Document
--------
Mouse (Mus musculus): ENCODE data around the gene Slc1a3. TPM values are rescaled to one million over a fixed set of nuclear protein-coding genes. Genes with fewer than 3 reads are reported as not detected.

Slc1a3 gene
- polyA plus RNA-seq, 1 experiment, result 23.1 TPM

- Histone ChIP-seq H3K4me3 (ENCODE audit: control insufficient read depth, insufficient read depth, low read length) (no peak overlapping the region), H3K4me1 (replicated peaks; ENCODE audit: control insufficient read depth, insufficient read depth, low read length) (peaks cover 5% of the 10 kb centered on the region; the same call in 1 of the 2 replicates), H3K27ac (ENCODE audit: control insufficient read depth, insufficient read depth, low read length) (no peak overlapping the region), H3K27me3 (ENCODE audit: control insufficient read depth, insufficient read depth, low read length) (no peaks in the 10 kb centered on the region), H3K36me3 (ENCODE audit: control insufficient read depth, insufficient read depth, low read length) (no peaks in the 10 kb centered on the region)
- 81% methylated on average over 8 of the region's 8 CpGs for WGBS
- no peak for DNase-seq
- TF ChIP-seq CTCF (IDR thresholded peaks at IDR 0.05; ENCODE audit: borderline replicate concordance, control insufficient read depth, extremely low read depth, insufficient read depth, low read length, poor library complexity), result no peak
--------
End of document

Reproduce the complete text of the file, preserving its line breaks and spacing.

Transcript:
Mouse (Mus musculus): ENCODE data around the gene Slc1a3. TPM values are rescaled to one million over a fixed set of nuclear protein-coding genes. Genes with fewer than 3 reads are reported as not detected.

Slc1a3 gene
- polyA plus RNA-seq, 1 experiment, result 23.1 TPM

- Histone ChIP-seq H3K4me3 (ENCODE audit: control insufficient read depth, insufficient read depth, low read length) (no peak overlapping the region), H3K4me1 (replicated peaks; ENCODE audit: control insufficient read depth, insufficient read depth, low read length) (peaks cover 5% of the 10 kb centered on the region; the same call in 1 of the 2 replicates), H3K27ac (ENCODE audit: control insufficient read depth, insufficient read depth, low read length) (no peak overlapping the region), H3K27me3 (ENCODE audit: control insufficient read depth, insufficient read depth, low read length) (no peaks in the 10 kb centered on the region), H3K36me3 (ENCODE audit: control insufficient read depth, insufficient read depth, low read length) (no peaks in the 10 kb centered on the region)
- 81% methylated on average over 8 of the region's 8 CpGs for WGBS
- no peak for DNase-seq
- TF ChIP-seq CTCF (IDR thresholded peaks at IDR 0.05; ENCODE audit: borderline replicate concordance, control insufficient read depth, extremely low read depth, insufficient read depth, low read length, poor library complexity), result no peak